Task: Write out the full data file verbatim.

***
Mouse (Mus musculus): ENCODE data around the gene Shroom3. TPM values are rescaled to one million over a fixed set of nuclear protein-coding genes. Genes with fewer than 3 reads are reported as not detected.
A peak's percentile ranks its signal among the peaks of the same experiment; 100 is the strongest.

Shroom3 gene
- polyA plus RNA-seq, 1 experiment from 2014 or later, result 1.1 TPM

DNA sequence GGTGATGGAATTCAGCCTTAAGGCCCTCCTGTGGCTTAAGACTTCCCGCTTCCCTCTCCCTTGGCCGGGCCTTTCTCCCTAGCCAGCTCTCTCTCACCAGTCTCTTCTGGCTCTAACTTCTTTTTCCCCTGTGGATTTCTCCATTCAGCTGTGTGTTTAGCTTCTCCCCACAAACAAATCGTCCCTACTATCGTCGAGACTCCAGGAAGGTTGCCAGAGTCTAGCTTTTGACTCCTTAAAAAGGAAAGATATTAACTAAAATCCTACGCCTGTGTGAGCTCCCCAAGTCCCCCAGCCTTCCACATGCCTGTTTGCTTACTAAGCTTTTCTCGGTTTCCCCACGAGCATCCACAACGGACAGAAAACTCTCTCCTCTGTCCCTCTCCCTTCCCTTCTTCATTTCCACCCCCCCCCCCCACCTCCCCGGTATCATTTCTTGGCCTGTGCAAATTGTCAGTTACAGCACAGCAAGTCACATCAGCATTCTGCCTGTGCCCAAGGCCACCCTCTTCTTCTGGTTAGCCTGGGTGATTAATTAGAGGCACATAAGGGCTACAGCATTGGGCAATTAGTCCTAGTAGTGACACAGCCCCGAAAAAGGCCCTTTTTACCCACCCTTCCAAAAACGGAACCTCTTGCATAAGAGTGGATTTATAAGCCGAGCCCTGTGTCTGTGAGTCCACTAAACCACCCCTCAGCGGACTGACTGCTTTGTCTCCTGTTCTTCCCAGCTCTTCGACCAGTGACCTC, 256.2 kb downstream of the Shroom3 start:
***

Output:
Mouse (Mus musculus): ENCODE data around the gene Shroom3. TPM values are rescaled to one million over a fixed set of nuclear protein-coding genes. Genes with fewer than 3 reads are reported as not detected.
A peak's percentile ranks its signal among the peaks of the same experiment; 100 is the strongest.

Shroom3 gene
- polyA plus RNA-seq, 1 experiment from 2014 or later, result 1.1 TPM

DNA sequence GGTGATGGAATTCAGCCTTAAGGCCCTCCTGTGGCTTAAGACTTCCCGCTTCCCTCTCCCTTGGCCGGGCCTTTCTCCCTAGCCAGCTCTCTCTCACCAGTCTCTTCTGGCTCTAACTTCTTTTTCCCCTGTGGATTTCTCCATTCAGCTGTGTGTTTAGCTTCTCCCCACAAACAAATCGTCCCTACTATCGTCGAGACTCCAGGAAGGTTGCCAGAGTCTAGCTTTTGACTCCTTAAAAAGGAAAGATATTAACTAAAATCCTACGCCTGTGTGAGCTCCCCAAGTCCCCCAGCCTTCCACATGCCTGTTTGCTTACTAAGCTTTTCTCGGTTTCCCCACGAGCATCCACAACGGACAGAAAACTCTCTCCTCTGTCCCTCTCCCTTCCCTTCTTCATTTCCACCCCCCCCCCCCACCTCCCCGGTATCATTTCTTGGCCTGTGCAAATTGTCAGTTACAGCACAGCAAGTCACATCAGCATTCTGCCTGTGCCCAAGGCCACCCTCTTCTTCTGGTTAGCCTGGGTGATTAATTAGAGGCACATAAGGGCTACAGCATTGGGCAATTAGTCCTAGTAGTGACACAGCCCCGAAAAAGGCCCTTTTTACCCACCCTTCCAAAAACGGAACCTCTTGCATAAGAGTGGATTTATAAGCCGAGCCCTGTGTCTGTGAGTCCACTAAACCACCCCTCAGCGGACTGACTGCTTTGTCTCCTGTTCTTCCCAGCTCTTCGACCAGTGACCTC, 256.2 kb downstream of the Shroom3 start: